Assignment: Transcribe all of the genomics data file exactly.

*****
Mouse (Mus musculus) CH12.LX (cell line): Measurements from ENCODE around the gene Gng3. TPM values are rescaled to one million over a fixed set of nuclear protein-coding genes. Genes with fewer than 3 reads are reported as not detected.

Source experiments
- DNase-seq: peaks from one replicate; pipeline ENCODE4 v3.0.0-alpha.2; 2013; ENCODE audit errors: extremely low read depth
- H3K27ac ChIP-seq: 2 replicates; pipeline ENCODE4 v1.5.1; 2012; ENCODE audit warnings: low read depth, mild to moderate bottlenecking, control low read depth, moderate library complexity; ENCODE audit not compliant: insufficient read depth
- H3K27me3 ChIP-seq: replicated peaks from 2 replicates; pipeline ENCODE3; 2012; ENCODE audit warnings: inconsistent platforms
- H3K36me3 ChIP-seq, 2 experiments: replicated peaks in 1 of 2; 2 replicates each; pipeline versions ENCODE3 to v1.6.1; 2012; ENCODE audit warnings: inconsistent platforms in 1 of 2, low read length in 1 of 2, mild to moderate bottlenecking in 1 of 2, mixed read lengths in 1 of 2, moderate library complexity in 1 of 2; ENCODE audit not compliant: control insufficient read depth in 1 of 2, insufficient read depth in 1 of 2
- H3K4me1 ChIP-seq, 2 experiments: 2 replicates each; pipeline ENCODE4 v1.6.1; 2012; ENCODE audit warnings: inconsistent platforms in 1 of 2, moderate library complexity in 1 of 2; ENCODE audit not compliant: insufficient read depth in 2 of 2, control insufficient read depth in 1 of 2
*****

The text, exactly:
Mouse (Mus musculus) CH12.LX (cell line): Measurements from ENCODE around the gene Gng3. TPM values are rescaled to one million over a fixed set of nuclear protein-coding genes. Genes with fewer than 3 reads are reported as not detected.

Source experiments
- DNase-seq: peaks from one replicate; pipeline ENCODE4 v3.0.0-alpha.2; 2013; ENCODE audit errors: extremely low read depth
- H3K27ac ChIP-seq: 2 replicates; pipeline ENCODE4 v1.5.1; 2012; ENCODE audit warnings: low read depth, mild to moderate bottlenecking, control low read depth, moderate library complexity; ENCODE audit not compliant: insufficient read depth
- H3K27me3 ChIP-seq: replicated peaks from 2 replicates; pipeline ENCODE3; 2012; ENCODE audit warnings: inconsistent platforms
- H3K36me3 ChIP-seq, 2 experiments: replicated peaks in 1 of 2; 2 replicates each; pipeline versions ENCODE3 to v1.6.1; 2012; ENCODE audit warnings: inconsistent platforms in 1 of 2, low read length in 1 of 2, mild to moderate bottlenecking in 1 of 2, mixed read lengths in 1 of 2, moderate library complexity in 1 of 2; ENCODE audit not compliant: control insufficient read depth in 1 of 2, insufficient read depth in 1 of 2
- H3K4me1 ChIP-seq, 2 experiments: 2 replicates each; pipeline ENCODE4 v1.6.1; 2012; ENCODE audit warnings: inconsistent platforms in 1 of 2, moderate library complexity in 1 of 2; ENCODE audit not compliant: insufficient read depth in 2 of 2, control insufficient read depth in 1 of 2